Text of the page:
عنوان مقاله [English]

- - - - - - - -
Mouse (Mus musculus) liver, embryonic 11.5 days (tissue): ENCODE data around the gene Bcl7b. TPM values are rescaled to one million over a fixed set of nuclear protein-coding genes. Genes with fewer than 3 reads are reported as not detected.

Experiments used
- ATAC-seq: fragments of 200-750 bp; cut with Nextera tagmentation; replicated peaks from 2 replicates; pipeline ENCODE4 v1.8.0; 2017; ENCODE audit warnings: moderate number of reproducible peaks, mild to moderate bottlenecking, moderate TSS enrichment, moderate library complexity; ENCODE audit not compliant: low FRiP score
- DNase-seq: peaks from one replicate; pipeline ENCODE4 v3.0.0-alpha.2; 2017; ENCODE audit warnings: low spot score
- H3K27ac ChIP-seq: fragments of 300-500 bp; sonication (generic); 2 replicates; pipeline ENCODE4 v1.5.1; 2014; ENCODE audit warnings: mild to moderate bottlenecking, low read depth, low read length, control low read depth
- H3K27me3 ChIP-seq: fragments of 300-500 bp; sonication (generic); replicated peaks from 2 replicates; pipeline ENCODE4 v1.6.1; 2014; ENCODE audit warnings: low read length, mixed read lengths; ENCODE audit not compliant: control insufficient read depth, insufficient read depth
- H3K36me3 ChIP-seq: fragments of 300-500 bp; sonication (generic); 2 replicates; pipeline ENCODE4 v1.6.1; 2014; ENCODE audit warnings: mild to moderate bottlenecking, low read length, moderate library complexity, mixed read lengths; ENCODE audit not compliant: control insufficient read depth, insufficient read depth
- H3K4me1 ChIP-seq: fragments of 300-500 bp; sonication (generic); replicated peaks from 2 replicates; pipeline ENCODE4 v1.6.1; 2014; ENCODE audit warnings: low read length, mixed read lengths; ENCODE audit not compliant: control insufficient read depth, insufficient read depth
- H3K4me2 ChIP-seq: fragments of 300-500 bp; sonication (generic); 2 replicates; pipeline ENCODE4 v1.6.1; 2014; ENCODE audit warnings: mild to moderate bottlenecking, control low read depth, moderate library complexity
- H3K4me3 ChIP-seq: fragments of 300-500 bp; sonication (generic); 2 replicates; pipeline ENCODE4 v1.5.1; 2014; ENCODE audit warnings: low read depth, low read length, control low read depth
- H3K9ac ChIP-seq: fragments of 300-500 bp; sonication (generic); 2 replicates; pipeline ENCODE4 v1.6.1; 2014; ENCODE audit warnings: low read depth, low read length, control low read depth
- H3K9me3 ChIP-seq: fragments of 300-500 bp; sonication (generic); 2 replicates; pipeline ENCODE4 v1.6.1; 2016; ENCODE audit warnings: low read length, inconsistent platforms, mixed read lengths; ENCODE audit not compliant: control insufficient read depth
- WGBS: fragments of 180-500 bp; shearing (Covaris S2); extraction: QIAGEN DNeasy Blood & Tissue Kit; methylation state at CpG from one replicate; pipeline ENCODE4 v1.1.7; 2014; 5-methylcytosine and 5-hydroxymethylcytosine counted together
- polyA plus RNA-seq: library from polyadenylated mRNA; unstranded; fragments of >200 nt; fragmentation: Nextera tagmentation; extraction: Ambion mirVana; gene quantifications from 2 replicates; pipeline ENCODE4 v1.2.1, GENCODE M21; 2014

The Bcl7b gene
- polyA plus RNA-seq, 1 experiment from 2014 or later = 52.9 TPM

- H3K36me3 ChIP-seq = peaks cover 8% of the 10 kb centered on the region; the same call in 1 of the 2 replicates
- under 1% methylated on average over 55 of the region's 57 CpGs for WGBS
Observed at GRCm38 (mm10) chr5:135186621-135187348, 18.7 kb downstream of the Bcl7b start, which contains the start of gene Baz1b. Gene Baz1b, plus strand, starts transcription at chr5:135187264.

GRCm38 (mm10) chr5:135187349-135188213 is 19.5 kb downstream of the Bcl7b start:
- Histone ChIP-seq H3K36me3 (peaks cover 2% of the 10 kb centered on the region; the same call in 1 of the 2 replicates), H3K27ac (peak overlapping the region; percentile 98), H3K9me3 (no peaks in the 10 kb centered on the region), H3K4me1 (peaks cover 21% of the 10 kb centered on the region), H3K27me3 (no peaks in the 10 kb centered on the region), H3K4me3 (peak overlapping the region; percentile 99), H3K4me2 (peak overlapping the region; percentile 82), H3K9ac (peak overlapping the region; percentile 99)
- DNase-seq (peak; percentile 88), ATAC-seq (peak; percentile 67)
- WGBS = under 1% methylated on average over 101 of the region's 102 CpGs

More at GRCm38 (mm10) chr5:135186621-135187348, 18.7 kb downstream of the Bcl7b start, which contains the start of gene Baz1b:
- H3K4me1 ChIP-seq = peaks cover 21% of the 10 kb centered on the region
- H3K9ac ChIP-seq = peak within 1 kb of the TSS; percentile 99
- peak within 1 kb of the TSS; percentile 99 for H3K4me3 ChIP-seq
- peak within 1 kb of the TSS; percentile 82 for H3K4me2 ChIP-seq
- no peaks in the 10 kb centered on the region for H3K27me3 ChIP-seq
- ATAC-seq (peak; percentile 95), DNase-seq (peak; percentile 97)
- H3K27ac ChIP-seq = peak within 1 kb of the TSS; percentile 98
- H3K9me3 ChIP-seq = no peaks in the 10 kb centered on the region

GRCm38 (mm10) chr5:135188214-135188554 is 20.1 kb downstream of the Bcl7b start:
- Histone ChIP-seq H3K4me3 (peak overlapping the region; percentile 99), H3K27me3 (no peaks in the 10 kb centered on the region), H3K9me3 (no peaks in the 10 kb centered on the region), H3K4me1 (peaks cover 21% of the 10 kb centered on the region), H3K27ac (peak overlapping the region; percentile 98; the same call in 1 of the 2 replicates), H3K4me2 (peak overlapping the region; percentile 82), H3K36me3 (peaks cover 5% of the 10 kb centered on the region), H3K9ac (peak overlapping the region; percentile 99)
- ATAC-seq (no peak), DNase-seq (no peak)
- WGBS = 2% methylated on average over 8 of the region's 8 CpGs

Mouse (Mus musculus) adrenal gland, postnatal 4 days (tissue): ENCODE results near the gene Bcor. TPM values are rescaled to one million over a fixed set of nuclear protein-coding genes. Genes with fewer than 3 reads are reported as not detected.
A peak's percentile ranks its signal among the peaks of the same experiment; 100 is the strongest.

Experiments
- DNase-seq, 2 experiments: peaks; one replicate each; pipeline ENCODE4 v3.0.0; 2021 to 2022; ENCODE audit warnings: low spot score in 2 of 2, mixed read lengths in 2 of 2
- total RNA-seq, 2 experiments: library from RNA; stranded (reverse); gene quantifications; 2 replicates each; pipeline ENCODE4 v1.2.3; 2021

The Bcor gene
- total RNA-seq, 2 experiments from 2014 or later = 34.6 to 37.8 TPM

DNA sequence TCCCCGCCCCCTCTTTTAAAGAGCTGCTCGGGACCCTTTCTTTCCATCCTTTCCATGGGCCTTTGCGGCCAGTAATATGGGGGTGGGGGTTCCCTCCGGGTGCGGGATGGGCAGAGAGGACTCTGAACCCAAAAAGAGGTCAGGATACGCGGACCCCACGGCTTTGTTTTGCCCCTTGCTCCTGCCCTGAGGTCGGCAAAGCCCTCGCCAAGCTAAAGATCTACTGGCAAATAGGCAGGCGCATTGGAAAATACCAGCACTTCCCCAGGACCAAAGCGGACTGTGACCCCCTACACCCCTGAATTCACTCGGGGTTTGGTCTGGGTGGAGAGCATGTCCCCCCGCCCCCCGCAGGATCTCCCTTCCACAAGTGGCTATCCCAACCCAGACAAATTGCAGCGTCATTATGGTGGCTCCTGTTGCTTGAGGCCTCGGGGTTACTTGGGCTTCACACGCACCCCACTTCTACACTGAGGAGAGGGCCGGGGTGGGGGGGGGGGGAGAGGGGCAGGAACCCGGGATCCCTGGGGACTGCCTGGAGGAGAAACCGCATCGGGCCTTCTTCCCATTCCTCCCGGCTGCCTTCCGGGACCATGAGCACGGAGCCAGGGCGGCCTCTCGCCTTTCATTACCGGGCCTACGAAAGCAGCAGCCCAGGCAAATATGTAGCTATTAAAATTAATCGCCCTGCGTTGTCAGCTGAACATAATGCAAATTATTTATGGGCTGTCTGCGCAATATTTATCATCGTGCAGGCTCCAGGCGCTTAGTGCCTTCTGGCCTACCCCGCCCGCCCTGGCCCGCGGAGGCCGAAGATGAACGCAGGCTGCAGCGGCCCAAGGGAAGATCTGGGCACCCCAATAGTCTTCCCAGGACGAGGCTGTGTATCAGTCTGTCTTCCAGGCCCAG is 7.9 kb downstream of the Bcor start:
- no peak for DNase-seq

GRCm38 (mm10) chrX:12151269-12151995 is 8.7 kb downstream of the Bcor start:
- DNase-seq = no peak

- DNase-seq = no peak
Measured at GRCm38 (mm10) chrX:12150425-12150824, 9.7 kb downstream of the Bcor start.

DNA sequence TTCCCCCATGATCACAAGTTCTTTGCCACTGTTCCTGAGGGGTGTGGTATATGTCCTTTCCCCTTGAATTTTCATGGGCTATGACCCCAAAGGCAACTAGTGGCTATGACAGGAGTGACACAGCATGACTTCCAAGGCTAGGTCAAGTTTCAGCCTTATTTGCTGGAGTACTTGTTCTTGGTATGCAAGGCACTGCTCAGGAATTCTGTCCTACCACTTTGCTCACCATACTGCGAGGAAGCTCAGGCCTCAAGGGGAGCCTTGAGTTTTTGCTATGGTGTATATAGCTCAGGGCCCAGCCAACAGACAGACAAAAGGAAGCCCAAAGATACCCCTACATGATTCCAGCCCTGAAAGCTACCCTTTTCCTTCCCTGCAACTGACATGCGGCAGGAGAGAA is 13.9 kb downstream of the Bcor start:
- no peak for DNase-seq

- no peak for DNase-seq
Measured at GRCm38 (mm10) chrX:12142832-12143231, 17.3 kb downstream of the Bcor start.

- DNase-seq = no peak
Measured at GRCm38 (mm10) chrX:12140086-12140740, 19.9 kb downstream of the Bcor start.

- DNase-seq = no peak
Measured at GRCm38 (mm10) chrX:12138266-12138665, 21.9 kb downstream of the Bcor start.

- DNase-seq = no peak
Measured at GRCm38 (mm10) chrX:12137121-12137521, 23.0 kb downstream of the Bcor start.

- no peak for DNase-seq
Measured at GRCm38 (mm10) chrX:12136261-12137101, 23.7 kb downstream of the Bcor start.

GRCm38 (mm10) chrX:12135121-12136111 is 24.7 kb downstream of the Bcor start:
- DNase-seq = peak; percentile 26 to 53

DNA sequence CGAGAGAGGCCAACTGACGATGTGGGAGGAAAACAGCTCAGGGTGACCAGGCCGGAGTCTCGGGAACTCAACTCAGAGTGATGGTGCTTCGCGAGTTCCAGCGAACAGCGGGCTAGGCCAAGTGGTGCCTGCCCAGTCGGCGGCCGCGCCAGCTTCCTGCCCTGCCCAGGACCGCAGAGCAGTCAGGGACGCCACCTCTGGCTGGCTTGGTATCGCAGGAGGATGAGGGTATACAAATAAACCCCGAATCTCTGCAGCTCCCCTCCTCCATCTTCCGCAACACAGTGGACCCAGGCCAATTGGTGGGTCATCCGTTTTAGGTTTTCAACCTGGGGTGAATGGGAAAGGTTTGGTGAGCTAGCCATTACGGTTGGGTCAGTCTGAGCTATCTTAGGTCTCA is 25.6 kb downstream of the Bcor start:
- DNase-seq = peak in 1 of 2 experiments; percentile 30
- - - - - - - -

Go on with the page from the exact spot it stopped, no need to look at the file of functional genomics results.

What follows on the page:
Today, amidst the proliferation of deviated sects linked to Mahdism and the growing advocacy for the culture of freedom of belief and expression on both the international platform and within the Iranian community, adherents of these sects assert their reliance on pertinent legal clauses. They argue that the exercise of freedom in propagating and expressing their beliefs is an inherent right, contending that the restrictive measures taken by intelligence teams and judicial institutions constitute violations of these rights. In doing so, they aim to posit that the Islamic Republic of Iran adopts a dual standard in its treatment and legal proceedings concerning them. Recognizing the need to address this issue, the current article employs a descriptive-analytic approach, drawing on library data and written documents to scrutinize the extent of activities carried out by deviated sects associated with Mahdism. Additionally, it delineates three distinct spaces: exclusive space, private space, and public space. The study's findings underscore that freedom of belief constitutes an individual's exclusive space, while freedom of expression, as the boundary between exclusive and public domains, necessitates monitoring if it extends to the public sphere. Ultimately, the public space is subject to the legal conditions prevailing in society. Consequently, deviated sects associated with Mahdism are urged to organize their propagation activities, falling within the public space, in accordance with the laws of the country. This imperative does not violate the principles outlined in Article 23 of the Constitution of the Islamic Republic of Iran, wherein inquisition is expressly prohibited.